* The name and title of the translator, if one was required; and
    The witnesses? signatures, with the date.1

Other members of the nursing staff may be asked to obtain the patient?s signature and/or
be a witness to the signature. The role of these nurses is a patient advocate to protect the
patient?s rights, preserve dignity, identify fears, and assess the level of understanding and
approval of the procedure. Ask the patient to state what he has been told about the
procedure in his own words. If you have any question about his understanding or his
decision-making capacity, you must notify the person inserting the PICC to provide more
education or clarify information.
The witness should be someone who is not related to the patient and not involved in
caring for the patient during the procedure. This person should encourage the patient to
ask questions or express any concerns about the procedure. If the patient has questions,
the witness must notify the provider. Attempts to answer the questions may put the
witness in the position of interfering with the relationship between the patient and
We also must remember that patients have the right to refuse medical and nursing
treatments and to change their minds after consent forms have been signed. In these
situations, the primary care nurse must notify the provider performing the procedure.
In my opinion, the process of informed consent will drive better assessment of the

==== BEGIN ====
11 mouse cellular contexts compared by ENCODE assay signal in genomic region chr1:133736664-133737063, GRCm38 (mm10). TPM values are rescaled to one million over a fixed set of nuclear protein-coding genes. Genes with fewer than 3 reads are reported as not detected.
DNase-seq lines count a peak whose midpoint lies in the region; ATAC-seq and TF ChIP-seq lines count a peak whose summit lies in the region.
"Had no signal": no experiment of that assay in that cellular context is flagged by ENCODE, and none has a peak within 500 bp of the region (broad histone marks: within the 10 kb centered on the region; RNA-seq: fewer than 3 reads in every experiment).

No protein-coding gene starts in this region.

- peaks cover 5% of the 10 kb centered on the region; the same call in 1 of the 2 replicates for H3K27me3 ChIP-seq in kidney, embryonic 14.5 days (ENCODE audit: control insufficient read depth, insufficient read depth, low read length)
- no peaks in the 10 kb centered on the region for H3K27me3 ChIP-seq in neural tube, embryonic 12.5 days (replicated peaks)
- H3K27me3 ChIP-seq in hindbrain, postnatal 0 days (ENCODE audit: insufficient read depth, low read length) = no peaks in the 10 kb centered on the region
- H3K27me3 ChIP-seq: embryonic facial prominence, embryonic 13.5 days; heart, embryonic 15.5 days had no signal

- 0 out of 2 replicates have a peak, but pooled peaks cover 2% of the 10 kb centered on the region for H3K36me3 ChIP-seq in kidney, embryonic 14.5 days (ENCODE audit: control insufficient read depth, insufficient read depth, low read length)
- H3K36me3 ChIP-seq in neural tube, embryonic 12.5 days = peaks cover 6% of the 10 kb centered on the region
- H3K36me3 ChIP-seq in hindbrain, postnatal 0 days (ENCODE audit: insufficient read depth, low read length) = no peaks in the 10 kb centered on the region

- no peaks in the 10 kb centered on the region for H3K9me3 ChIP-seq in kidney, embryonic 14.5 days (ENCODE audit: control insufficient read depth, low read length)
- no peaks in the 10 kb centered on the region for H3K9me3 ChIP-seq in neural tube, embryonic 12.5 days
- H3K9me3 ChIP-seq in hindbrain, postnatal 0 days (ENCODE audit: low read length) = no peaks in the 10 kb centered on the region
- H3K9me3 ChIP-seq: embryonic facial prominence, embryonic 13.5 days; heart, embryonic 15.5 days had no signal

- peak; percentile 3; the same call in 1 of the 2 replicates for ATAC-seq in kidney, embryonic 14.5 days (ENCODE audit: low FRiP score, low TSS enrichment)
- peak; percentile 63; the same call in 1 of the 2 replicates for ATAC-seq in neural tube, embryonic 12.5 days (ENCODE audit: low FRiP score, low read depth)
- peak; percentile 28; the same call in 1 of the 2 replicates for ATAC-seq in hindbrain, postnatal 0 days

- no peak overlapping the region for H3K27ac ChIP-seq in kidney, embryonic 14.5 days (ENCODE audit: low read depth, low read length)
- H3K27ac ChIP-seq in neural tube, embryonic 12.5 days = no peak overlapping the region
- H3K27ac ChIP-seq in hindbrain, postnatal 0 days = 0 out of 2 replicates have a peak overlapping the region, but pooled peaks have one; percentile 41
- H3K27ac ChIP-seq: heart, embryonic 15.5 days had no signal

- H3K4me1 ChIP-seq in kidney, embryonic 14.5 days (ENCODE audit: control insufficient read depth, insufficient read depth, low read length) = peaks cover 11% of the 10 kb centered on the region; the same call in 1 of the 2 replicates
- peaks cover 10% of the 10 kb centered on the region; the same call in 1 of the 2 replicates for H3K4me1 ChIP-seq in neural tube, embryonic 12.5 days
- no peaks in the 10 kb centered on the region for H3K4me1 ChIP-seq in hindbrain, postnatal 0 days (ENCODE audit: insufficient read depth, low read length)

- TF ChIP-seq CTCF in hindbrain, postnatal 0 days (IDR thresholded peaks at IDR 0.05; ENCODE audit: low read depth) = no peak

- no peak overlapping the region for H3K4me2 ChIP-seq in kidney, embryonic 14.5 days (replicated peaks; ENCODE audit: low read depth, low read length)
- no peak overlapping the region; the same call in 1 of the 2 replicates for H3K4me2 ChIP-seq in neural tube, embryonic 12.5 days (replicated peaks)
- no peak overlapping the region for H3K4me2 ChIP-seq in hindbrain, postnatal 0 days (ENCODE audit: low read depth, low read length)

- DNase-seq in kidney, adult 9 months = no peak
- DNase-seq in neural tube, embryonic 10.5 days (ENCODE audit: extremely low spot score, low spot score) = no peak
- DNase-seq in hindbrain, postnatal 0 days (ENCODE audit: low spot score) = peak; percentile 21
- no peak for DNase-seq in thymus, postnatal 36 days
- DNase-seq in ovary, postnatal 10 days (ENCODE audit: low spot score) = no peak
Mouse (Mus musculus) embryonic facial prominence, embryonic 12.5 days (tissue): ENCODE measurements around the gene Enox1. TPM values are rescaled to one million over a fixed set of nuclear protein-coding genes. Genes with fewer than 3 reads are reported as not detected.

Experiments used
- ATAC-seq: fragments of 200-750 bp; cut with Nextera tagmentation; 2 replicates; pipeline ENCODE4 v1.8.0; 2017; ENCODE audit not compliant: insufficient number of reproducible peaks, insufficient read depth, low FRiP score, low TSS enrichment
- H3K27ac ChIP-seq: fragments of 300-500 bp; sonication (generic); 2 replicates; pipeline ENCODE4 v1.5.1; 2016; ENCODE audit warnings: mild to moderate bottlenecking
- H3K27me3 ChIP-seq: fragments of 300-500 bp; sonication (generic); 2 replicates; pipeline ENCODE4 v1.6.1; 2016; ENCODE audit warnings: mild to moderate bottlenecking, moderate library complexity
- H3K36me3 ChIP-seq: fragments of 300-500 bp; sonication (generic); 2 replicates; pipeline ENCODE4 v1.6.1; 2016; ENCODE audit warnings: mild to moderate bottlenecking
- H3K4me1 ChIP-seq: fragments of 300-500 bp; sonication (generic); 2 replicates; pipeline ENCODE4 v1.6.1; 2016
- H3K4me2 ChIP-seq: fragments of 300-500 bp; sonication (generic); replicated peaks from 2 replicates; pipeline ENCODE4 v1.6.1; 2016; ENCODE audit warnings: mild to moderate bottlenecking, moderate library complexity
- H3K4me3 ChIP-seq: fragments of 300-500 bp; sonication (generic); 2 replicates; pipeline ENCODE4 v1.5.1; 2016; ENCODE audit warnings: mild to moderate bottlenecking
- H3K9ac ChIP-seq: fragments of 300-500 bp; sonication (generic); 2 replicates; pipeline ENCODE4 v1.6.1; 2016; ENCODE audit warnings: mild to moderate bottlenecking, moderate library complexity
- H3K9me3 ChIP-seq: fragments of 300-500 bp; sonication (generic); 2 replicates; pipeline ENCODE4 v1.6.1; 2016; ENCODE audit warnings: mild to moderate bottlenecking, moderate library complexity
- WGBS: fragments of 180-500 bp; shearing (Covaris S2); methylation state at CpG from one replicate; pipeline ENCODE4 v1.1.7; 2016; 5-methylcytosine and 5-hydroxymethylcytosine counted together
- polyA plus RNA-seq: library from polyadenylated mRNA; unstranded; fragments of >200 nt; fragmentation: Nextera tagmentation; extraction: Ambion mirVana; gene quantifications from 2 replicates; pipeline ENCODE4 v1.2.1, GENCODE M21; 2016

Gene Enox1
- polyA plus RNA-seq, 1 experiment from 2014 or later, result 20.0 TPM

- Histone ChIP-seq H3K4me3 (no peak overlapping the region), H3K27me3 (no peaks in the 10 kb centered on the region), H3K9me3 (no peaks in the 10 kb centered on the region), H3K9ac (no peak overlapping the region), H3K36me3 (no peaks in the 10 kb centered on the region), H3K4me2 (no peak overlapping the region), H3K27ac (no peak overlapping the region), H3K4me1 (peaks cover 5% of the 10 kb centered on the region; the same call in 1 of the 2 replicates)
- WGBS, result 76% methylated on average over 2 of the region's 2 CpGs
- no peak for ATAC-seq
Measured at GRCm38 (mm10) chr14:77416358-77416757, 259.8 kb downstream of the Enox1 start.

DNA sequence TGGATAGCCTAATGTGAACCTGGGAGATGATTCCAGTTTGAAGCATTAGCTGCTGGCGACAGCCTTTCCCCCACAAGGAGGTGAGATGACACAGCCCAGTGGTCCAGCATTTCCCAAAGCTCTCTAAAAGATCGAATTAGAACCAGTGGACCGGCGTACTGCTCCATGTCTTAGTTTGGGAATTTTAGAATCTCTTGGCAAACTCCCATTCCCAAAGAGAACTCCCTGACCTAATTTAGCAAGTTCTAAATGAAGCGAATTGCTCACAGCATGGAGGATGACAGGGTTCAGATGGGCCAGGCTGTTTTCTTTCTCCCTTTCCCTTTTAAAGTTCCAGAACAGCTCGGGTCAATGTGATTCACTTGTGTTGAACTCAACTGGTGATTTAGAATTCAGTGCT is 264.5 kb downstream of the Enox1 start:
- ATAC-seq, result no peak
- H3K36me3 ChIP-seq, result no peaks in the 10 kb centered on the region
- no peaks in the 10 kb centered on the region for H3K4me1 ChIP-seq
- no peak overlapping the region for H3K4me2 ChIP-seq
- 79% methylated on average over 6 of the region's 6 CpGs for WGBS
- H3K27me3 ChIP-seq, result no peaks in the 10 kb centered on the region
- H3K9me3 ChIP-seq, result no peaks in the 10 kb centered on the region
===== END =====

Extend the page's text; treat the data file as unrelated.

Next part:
patient?s vascular access needs, leading to greater patient involvement in the process.
When the provider alone decides that the patient needs a vascular access device, he
violates the principles of informed consent if an explanation of the alternatives available
is not provided. This paternalistic approach denies the patient the right of autonomy and
self-determination. Consent means ?to agree? to do something. This requires that the
patient and all healthcare providers have an equal part in the process.

1. Dunn D. Exploring the gray areas of informed consent. Nursing99 1999; 29: 41-44.

2. Miller R D. Problems in Health Care Law. 7th ed. Gaithersburg, MD: Aspen
Publishers, Inc; 1996: 383-383.

. NAVAN, Position paper: Tip location of peripherally inserted central catheters. Journal
of Vascular Access Devices, 1998. 3(2).

This article was originally published in the Catheter Connection column of the Journal of
Vascular Access Devices. For more information about the Association of Vascular
Access, visit http://www.avainfo.org